Please select your home edition
Edition
Cruise Village 2020 - LEADERBOARD

Watching for right whales more important than ever

by NOAA Fisheries 25 Nov 2018 12:49 UTC
North Atlantic right whale mother and calf, sighted June 6, 2014 during an aerial survey. © NOAA Fisheries / Christin Khan

North Atlantic right whales are on the move along the Atlantic coast of the U.S. With an unprecedented 20 right whale deaths documented in 2017 and 2018, NOAA is cautioning boaters to give these endangered whales plenty of room as they migrate south.

The agency is also asking commercial fishermen to be vigilant when maneuvering to avoid accidental collisions with whales, remove unused gear from the ocean to help avoid entanglements, and use vertical lines with required markings, weak links and breaking strengths.

North Atlantic right whales are protected under the U.S. Endangered Species Act and the Marine Mammal Protection Act. Scientists estimate there are just over 400 remaining, making them one of the rarest marine mammals in the world.

"We are very concerned about the future of North Atlantic right whales," said Barb Zoodsma, right whale biologist for NOAA Fisheries. "We lost 20 right whales in U.S. and Canadian waters since 2017 during an Unusual Mortality Event. The number of right whale deaths is troubling for a population of a little more than 400 animals, particularly because we estimate that there are only about 100 breeding females who are producing fewer calves each year."

NOAA Fisheries, the Georgia Department of Natural Resources, the Florida Fish and Wildlife Conservation Commission and the U.S. Coast Guard are reminding boaters, anglers and coastal residents that North Atlantic right whale calving season begins in mid-November and runs through mid-April and that mariners should stay alert and keep their distance.

Every winter, many right whales travel more than 1,000 miles from their feeding grounds off Canada and New England to the warm coastal waters of South Carolina, Georgia and Florida's east coast.

"These southern waters are where right whales give birth and nurse their young, making it extremely important for people to be aware of the whales' movement and migratory patterns," said Tom Pitchford, wildlife biologist for the Florida Fish and Wildlife Conservation Commission. "Any disturbance could affect behaviors critical to the health and survival of the species. Please stay alert while in right whale habitat and immediately report any sightings to the hotline number (877) WHALE-HELP (or 877-942-5343)."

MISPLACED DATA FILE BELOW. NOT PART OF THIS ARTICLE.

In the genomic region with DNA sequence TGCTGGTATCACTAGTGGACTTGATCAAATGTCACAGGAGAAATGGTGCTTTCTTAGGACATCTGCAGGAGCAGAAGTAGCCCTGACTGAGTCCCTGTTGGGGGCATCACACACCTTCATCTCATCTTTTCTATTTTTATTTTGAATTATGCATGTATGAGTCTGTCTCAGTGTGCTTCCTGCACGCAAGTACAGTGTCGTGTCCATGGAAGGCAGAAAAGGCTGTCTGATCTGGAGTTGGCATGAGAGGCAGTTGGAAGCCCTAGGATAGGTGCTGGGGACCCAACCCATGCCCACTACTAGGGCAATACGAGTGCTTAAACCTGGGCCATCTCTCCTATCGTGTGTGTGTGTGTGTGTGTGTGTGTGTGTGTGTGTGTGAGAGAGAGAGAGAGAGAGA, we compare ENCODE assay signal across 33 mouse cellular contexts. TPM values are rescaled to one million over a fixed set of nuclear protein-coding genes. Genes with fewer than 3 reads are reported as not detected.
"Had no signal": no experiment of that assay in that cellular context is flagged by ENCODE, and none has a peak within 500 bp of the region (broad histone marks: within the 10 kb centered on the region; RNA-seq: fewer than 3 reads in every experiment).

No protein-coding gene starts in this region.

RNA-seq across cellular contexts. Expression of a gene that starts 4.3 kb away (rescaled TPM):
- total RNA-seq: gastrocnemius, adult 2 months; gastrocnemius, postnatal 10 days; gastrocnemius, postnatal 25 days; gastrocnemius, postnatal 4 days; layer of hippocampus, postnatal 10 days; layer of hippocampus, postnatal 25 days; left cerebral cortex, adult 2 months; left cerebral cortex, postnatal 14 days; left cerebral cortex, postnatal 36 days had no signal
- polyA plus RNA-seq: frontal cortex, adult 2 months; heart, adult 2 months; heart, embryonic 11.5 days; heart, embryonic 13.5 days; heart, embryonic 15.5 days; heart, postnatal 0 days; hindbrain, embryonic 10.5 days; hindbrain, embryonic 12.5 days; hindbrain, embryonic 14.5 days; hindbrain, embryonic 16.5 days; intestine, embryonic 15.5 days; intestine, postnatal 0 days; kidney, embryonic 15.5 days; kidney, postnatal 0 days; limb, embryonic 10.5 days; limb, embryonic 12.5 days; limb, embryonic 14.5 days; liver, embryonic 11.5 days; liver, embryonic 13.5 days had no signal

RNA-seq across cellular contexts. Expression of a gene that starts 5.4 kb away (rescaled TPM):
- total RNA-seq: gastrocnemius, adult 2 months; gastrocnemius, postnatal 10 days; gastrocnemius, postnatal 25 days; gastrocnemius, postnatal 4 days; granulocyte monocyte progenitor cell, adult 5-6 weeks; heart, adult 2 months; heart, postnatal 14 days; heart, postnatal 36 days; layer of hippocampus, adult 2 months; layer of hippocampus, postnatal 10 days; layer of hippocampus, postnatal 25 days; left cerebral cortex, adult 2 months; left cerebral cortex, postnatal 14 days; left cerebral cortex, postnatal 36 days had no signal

Entanglement in fixed commercial fishing gear is a major threat to right whales. There are restrictions on where and how commercial traps, pot gear and gillnet gear can be set. These restrictions include seasonal closures and gear modifications such as sinking groundlines, weak links and gear markings.

To reduce the risk of harassment or collisions between right whales and boats, federal law requires vessels and aircraft to stay at least 500 yards away from right whales. Vessels 65 feet and longer are also required to slow to speeds of 10 knots or less in Seasonal Management Areas along the East Coast, including the calving and nursery area.

"Right whales often swim and rest just below the surface, and are invisible to approaching boats and ships," said wildlife biologist Clay George of the Georgia Department of Natural Resources. "It's important for ship operators to follow vessel speed rules, and for boaters to slow down whenever possible."

U.S. Speed restrictions are in place in various areas along the mid-Atlantic Nov. 1-April 30 and in the southeast U.S. calving area Nov. 15-April 15. View more information on seasonal ship speed restrictions.

While the federal Ship Strike Reduction Rule does not regulate vessels under 65 feet, collisions with smaller vessels have occurred, resulting in injury to whales and expensive damage to boats.